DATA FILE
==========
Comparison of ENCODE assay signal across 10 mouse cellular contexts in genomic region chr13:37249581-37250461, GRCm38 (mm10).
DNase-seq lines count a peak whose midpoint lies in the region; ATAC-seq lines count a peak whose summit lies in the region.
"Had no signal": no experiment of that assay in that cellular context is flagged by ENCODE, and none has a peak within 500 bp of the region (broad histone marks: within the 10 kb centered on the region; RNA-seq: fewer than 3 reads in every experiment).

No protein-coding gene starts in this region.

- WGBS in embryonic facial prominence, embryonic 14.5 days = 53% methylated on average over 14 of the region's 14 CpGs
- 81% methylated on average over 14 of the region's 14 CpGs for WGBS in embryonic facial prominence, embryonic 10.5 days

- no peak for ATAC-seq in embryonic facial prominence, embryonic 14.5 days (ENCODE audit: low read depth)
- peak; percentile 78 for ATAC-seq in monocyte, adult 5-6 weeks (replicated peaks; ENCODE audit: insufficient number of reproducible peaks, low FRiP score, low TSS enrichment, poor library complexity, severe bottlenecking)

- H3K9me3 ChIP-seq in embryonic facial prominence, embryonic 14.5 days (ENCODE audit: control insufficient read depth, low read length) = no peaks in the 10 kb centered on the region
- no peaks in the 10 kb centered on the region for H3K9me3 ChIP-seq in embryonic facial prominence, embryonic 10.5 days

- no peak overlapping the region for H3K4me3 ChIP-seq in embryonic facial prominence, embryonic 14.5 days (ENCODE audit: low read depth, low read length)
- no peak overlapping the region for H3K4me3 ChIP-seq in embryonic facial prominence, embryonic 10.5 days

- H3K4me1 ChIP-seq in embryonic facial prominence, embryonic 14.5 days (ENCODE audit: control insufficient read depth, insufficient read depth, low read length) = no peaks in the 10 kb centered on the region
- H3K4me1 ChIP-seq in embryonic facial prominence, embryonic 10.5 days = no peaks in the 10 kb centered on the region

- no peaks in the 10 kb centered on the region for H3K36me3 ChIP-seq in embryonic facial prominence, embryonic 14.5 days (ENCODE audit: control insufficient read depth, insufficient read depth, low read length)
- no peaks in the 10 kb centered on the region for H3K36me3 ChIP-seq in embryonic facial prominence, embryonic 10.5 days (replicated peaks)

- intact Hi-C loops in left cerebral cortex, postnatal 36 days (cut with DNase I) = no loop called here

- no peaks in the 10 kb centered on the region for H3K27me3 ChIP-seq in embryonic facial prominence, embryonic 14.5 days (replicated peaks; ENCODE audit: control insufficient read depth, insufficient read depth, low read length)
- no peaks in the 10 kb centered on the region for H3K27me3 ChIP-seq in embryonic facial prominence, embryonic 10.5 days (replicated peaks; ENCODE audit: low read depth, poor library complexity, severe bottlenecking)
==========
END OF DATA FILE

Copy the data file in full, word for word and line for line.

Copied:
Comparison of ENCODE assay signal across 10 mouse cellular contexts in genomic region chr13:37249581-37250461, GRCm38 (mm10).
DNase-seq lines count a peak whose midpoint lies in the region; ATAC-seq lines count a peak whose summit lies in the region.
"Had no signal": no experiment of that assay in that cellular context is flagged by ENCODE, and none has a peak within 500 bp of the region (broad histone marks: within the 10 kb centered on the region; RNA-seq: fewer than 3 reads in every experiment).

No protein-coding gene starts in this region.

- WGBS in embryonic facial prominence, embryonic 14.5 days = 53% methylated on average over 14 of the region's 14 CpGs
- 81% methylated on average over 14 of the region's 14 CpGs for WGBS in embryonic facial prominence, embryonic 10.5 days

- no peak for ATAC-seq in embryonic facial prominence, embryonic 14.5 days (ENCODE audit: low read depth)
- peak; percentile 78 for ATAC-seq in monocyte, adult 5-6 weeks (replicated peaks; ENCODE audit: insufficient number of reproducible peaks, low FRiP score, low TSS enrichment, poor library complexity, severe bottlenecking)

- H3K9me3 ChIP-seq in embryonic facial prominence, embryonic 14.5 days (ENCODE audit: control insufficient read depth, low read length) = no peaks in the 10 kb centered on the region
- no peaks in the 10 kb centered on the region for H3K9me3 ChIP-seq in embryonic facial prominence, embryonic 10.5 days

- no peak overlapping the region for H3K4me3 ChIP-seq in embryonic facial prominence, embryonic 14.5 days (ENCODE audit: low read depth, low read length)
- no peak overlapping the region for H3K4me3 ChIP-seq in embryonic facial prominence, embryonic 10.5 days

- H3K4me1 ChIP-seq in embryonic facial prominence, embryonic 14.5 days (ENCODE audit: control insufficient read depth, insufficient read depth, low read length) = no peaks in the 10 kb centered on the region
- H3K4me1 ChIP-seq in embryonic facial prominence, embryonic 10.5 days = no peaks in the 10 kb centered on the region

- no peaks in the 10 kb centered on the region for H3K36me3 ChIP-seq in embryonic facial prominence, embryonic 14.5 days (ENCODE audit: control insufficient read depth, insufficient read depth, low read length)
- no peaks in the 10 kb centered on the region for H3K36me3 ChIP-seq in embryonic facial prominence, embryonic 10.5 days (replicated peaks)

- intact Hi-C loops in left cerebral cortex, postnatal 36 days (cut with DNase I) = no loop called here

- no peaks in the 10 kb centered on the region for H3K27me3 ChIP-seq in embryonic facial prominence, embryonic 14.5 days (replicated peaks; ENCODE audit: control insufficient read depth, insufficient read depth, low read length)
- no peaks in the 10 kb centered on the region for H3K27me3 ChIP-seq in embryonic facial prominence, embryonic 10.5 days (replicated peaks; ENCODE audit: low read depth, poor library complexity, severe bottlenecking)